To address this current gap in knowledge, we examined the association between lack of health insurance and financial concerns about accessing care among those with health insurance, and the time from symptom onset to hospital presentation (prehospital delays) during AMI in the contemporary, multicenter Translational Research Investigating Underlying disparities in acute Myocardial infarction Patients’ Health Status (TRIUMPH) study. Given the growing number of uninsured and insured Americans with financial concerns about accessing care, an understanding of the effect of health care insurance, including the patient’s perspective, on decisions to seek prompt medical attention for AMI may have important implications in the current debate on American health care reform.
Participants were consecutively enrolled between April 11, 2005 and December 31, 2008 from 24 U.S. urban hospitals as part of TRIUMPH—a multi-site, prospective AMI registry focused upon specific gaps in knowledge about racial differences in AMI care. Participating hospitals within TRIUMPH were geographically diverse and included both academic and non-academic institutions (See Appendix 1 for list of sites). Patients were eligible for inclusion if they were aged ≥18 years, had elevated cardiac enzymes (troponin-I or creatinine kinase-MB) within 24 hours of hospital admission and supporting evidence suggestive of AMI, including either prolonged ischemic symptoms or electrocardiographic ST-changes. Exclusion criteria included patients who were incarcerated, refused participation, were unable to provide consent, did not speak English or Spanish, were transferred to the participating hospital from another facility >24 hours after initial admission, or expired or were discharged prior to being contacted by the investigators.
Of the 6163 patients that met eligibility criteria, 1823 patients refused to participate in the study. Compared with patients that consented, patients who refused participation were more likely to be white (74% vs. 67%, P<.001), of older age (62±14 vs. 59±12 years, P<.001), and have health insurance (85% vs. 80%, P<.001), although no difference in sex was noted (66% males vs. 67% males, P=.42). Among the 4340 patients who provided consent and were enrolled into TRIUMPH, we excluded patients with missing information on insurance status (n=63 [2%]) or in whom prehospital delay time was not documented (n= 534 [12%]) or could not be determined because they did not experience ischemic symptoms prior to hospital arrival (n=22 [0.5%]). The final study cohort consisted of 3721 patients.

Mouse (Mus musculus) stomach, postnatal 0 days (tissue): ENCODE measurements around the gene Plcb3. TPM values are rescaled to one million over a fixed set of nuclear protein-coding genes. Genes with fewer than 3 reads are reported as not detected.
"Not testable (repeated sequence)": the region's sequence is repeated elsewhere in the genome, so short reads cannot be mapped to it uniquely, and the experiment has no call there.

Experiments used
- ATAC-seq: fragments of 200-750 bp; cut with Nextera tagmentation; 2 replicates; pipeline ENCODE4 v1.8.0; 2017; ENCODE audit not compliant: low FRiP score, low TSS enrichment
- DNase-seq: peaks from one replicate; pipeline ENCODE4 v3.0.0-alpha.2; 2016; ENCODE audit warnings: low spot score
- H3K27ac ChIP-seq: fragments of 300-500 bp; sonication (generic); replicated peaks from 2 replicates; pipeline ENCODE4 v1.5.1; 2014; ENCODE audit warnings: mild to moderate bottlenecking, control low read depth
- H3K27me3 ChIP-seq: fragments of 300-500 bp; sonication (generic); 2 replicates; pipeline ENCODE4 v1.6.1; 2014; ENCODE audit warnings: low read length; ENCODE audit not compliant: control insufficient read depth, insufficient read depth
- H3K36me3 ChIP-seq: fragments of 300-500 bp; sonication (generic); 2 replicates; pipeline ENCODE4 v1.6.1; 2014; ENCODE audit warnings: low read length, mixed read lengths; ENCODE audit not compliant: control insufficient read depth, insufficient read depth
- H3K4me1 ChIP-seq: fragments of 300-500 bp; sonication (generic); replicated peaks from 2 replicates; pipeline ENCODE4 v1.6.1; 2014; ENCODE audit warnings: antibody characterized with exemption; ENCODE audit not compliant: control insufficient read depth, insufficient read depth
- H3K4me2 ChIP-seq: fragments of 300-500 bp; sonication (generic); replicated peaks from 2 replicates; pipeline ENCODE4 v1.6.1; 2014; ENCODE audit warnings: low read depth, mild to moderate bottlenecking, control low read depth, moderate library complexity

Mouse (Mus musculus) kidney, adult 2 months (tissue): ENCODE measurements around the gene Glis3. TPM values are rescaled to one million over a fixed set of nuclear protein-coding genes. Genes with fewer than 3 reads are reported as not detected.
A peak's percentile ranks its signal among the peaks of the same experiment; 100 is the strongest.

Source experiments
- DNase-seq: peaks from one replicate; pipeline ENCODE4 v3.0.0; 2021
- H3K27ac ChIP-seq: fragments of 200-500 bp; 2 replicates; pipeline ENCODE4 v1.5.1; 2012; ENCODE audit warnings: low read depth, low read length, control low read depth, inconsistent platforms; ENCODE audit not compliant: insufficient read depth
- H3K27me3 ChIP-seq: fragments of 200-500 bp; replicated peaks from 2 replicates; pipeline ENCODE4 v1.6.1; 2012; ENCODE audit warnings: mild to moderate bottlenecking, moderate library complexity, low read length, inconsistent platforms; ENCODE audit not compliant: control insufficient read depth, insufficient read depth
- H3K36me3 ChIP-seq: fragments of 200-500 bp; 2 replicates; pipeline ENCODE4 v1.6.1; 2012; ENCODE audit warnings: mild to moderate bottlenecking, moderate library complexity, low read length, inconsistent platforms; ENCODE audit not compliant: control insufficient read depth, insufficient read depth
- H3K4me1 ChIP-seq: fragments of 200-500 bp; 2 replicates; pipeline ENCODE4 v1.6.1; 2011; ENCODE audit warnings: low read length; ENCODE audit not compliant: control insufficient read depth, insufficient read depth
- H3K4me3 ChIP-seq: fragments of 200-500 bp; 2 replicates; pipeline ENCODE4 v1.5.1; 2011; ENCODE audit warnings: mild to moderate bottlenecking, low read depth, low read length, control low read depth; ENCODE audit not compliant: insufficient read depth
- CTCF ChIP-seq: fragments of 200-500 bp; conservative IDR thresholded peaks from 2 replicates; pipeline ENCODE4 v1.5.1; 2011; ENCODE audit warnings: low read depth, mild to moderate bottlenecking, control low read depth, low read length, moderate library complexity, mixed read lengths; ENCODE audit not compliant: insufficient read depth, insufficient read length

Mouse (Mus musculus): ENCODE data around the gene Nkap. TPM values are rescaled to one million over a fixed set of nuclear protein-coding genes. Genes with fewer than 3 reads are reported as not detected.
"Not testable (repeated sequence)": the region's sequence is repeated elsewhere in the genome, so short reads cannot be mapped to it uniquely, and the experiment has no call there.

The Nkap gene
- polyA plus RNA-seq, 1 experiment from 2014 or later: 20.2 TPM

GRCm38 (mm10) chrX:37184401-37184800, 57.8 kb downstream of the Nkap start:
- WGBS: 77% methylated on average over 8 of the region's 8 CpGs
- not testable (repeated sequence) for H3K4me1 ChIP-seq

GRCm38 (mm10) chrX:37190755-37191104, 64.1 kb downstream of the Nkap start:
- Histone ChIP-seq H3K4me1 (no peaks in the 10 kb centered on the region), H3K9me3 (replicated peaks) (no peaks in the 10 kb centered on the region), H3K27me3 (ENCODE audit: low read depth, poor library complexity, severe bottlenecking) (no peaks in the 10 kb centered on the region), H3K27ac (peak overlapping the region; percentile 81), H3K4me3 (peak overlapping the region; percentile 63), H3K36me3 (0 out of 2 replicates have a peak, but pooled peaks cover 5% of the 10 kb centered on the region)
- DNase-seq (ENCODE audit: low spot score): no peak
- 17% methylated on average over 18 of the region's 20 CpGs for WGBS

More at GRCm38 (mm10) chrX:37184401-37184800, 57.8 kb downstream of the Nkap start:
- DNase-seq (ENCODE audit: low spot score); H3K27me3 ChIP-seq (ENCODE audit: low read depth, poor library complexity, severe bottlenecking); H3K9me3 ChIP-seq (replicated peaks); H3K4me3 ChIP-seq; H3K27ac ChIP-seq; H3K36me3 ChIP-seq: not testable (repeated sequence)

Demographic, social, clinical, health status, and psychological data for patients were collected from chart abstraction and baseline interviews by trained staff within 24 to 72 hours of the index AMI admission. All participants provided written informed consent and the study protocol was approved by the institutional review board at each participating center.
For this study, we compared 3 categories of health insurance coverage: no insurance, insurance with financial concerns about accessing care, and insurance without financial concerns. Health insurance information was determined from the medical records. In instances where patients had more than one form of health insurance, we used the following hierarchy: (1) fee-for-service (PPO), (2) health maintenance organization (HMO), (3) Medicare, (4) Medicaid, (5) Veterans Administration, (6) other, or (7) none. Patients with health care insurance were further classified using structured interviews as having or not having financial concerns in accessing medical care . Using patient-centered questions that have been used to describe economic barriers to seeking care in patients with coronary artery disease,18, 19 patients with health insurance were defined to have financial concerns in accessing care if, because of concerns about costs, they either (1) avoided care, (2) were non-adherent to medications, or (3) were unable to obtain health care services (Figure 1).